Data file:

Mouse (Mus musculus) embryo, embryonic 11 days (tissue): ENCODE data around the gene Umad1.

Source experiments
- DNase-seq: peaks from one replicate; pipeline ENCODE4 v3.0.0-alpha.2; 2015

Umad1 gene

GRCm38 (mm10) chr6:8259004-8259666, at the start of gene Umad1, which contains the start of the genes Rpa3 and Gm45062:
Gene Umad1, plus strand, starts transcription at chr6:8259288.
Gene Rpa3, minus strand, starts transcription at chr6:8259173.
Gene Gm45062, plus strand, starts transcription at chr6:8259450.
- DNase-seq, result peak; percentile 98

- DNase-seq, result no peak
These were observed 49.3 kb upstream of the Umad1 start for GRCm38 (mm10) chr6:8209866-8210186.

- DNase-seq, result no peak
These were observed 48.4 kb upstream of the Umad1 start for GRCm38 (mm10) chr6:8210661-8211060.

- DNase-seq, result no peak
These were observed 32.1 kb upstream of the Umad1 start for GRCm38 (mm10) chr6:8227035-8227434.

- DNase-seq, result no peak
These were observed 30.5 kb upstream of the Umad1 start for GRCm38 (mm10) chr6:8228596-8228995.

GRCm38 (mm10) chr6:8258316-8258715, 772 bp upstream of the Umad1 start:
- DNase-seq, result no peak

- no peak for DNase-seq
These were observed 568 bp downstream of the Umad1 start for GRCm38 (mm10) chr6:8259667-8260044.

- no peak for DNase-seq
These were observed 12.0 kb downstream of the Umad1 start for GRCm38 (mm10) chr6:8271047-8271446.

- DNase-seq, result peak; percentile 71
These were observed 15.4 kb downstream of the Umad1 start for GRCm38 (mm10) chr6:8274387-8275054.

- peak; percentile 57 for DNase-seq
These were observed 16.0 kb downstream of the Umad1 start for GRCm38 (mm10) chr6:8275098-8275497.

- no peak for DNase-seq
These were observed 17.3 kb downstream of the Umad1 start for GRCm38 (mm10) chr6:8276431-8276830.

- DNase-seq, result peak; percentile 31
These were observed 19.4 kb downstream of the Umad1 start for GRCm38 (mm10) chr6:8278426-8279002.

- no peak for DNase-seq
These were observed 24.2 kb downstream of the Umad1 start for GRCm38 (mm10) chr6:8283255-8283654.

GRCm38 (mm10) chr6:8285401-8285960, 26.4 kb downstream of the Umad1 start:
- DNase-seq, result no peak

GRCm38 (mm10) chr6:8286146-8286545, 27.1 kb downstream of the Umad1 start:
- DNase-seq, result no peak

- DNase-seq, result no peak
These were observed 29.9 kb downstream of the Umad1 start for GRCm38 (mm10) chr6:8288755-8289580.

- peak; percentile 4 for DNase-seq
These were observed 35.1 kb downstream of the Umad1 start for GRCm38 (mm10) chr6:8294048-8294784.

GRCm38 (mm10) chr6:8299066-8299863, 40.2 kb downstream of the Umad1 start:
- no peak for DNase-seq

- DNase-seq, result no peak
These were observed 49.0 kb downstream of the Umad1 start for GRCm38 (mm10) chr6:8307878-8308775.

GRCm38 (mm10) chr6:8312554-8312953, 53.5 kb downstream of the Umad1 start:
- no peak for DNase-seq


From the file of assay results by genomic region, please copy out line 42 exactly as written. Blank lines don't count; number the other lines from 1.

GRCm38 (mm10) chr6:8299066-8299863, 40.2 kb downstream of the Umad1 start: